In his entry in the Oxford Dictionary of National Biography, the English illustrator William Heath Robinson is described as ‘shy, quiet, diffident, prudish, and unadventurous’; his interests are listed as ‘reading, pottering in his garden, going for country walks, and the company of his cats’. It’s hard to imagine anyone less obviously in tune with the spirit of the scandalous Renaissance priest François Rabelais, or less equipped by nature to reimagine in pen and ink the gluttony and grotesquerie of Rabelais’ masterpiece, Gargantua and Pantagruel.
But that is what Heath Robinson did. In so doing, he enhanced his own growing reputation as an illustrator, bankrupted his publisher, and established Rabelais as a lasting feature of the fantasy artist’s essential canon in the first half of the twentieth century.
The history of the illustrated Rabelais is long but threadbare. In 1565 – around twelve years after Rabelais’ death – Richard Breton of Paris published Les Songes drolatiques de Pantagruel (‘The Droll dreams of Pantagruel’), a series of 120 extraordinary woodcuts attributed to Rabelais himself. However, historians, smelling a marketing ploy, suspect that the actual creator of the woodcuts was one François Desprez.
The freakish grotesques Desprez created for the Songes – some frog-like, some half-human, half-musical instrument, others retching or vomiting, most simply indescribable – show a clear debt to the Flemish visionary Hieronymus Bosch, who had died around half a century earlier, in 1516. Unsurprisingly, Desprez’s images went on to influence another painter of nightmares, Salvador Dali. The great surrealist produced a set of 25 lithographic renderings of Desprez’s work in the 1970s.
But between the eras of Desprez and Heath Robinson, only one illustrator stands out as a notable interpreter of Gargantua and Pantagruel: another Frenchman, Gustave Doré. Doré was one of the most prolific – and most successful – book illustrators of the 19th century; with his team of more than 40 woodcutters, he produced more than 90 illustrated editions.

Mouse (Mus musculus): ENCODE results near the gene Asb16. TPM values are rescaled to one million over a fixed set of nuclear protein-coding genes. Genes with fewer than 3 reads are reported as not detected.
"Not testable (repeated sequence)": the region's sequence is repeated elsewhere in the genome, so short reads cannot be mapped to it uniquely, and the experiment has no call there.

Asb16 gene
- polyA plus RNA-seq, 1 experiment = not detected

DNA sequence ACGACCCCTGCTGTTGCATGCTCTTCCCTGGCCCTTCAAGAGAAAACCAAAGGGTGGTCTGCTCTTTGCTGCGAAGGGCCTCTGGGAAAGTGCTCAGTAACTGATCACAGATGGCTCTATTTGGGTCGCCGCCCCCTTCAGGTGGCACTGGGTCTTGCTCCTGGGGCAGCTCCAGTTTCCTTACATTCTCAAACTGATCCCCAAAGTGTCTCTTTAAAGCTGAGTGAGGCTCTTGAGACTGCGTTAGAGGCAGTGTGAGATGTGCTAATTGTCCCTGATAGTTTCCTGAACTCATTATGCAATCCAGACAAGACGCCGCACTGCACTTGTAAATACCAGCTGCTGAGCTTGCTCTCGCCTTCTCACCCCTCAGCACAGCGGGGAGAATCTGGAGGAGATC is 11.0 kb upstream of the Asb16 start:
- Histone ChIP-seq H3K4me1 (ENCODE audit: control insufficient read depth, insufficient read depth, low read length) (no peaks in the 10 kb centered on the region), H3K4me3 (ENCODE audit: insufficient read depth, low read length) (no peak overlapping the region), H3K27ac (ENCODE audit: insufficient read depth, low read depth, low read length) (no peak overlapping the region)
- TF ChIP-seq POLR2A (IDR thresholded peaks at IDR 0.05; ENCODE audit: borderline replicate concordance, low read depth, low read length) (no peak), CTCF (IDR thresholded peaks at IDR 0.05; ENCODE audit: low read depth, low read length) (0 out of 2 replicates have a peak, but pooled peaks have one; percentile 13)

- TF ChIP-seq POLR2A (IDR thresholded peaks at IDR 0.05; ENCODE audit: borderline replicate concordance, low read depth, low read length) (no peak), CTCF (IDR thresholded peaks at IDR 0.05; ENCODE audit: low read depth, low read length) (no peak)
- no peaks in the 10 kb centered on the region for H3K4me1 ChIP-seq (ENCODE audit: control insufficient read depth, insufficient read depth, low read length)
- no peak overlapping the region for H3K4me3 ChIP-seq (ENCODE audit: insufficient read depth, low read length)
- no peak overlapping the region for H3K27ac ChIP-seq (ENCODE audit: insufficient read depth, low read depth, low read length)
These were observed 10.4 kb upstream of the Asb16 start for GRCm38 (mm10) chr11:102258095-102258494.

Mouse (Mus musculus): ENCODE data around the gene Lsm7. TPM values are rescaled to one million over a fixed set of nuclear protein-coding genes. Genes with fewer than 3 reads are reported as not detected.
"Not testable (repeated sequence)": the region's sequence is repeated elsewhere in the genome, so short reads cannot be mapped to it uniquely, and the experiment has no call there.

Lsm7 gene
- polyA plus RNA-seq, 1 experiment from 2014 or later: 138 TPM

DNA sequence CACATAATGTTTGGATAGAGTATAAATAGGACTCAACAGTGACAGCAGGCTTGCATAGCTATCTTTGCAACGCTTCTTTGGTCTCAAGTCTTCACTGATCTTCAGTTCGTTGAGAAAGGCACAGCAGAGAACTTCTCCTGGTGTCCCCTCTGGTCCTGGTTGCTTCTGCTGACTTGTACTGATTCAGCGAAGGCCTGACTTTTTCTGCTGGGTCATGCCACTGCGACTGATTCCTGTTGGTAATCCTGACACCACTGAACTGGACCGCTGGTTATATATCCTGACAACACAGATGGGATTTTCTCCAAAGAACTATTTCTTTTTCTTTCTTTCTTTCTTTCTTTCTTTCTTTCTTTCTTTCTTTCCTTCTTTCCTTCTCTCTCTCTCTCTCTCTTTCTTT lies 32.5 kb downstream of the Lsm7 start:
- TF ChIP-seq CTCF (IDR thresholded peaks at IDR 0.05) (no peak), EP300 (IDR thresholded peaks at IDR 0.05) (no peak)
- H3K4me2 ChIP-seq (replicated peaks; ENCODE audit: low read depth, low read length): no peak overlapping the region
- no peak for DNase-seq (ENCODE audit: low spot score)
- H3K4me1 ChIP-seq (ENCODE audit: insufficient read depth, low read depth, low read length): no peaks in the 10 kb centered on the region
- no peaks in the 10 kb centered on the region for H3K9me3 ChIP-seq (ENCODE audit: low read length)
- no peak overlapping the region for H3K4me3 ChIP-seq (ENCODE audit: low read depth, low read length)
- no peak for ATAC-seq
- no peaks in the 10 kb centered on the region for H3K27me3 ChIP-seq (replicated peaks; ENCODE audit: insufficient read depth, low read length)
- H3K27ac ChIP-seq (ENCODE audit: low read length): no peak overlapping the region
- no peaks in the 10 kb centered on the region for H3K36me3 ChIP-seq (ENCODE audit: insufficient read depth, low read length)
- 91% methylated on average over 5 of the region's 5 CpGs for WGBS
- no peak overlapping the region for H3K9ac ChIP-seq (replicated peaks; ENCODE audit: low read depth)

Darkness was Doré’s medium. The subjects he chose for his atmospheric illustrations reflect an affinity for works of madness, gloom and twisted imagination. Among the most celebrated are The Rime Of The Ancient Mariner, Danté’s Divine Comedy, Edgar Allan Poe’s gothic masterpiece The Raven and Milton’s Paradise Lost; he also earned acclaim for illuminating some of the Bible’s more macabre episodes, including the murder of Abel by Cain and the destruction of Sodom and Gomorrah.
The tall, lean figures that people Doré’s vision of Dante’s hell or his images of Coleridge’s Ancient Mariner could hardly be further removed from the extreme rotundity he would depict in his illustrated Rabelais. The gluttonous giants Gargantua and Pantagruel are chubby-faced, round-thighed and barrel-chested, hatched with sweeping curves. As a whole, the work seems looser and sloppier than Doré’s more sober projects; the result is a fitting sense of gross exuberance.
If Doré introduced the (somewhat outlandish, at face value) concept of Rabelais as a fitting subject for fine-art illustration, Heath Robinson cemented Gargantua and Pantagruel as something of a necessary testing-ground.
Robinson approached the dapper, monocled publisher Grant Richards with his plan for an illustrated Gargantua in 1903. It was to be just one of a number of echoes of Doré’s portfolio in Robinson’s career: he went on to illustrate, like Doré, Poe and Cervantes, among many others. It was also to be largest body of work that he had attempted in his career so far; Richards, in a letter to a friend, described it as the work with which the artist was ‘ambitious to make himself famous’.
Richards perceived that such a work would have to tread a careful line: on the one hand, Gargantua had ‘a good deal of interest of the grosser kind’, and would attract attention accordingly; on the other, care would have to be taken to avoid charges of obscenity (the controversial artist Aubrey Beardsley, an associate of Oscar Wilde and, artistically at least, an influence on Robinson, would have been on the publisher’s mind – but where Rabelais was a safer bet than Beardsley in this sense was that, for all Rabelais’ gluttony and carnality, there was no homosexuality to worry about). Robinson’s agent AE Johnson observed that, in any illustration of Rabelais, ‘it is at least probable that a too sympathetic interpretation would cause commotion in the modern lending libraries!’.
Robinson created 254 black and white illustrations for Gargantua. Two are reproduced in the book as frontispieces; 98 are full-page drawings, and the rest are character heads (compared by the critic James Hamilton to ‘portraits of actors in character’) and small-scale scenes printed within the text.
Many of the drawings have a profoundly dark character (certainly more so than Doré’s illustrations of the same work); the treatment of shadow – strikingly deep black or characterfully cross-hatched – is central. Others have a crowded, bustling sense of amplitude, and recall the Flemish crowd scenes of painters such as Pieter Bruegel (1525-1569).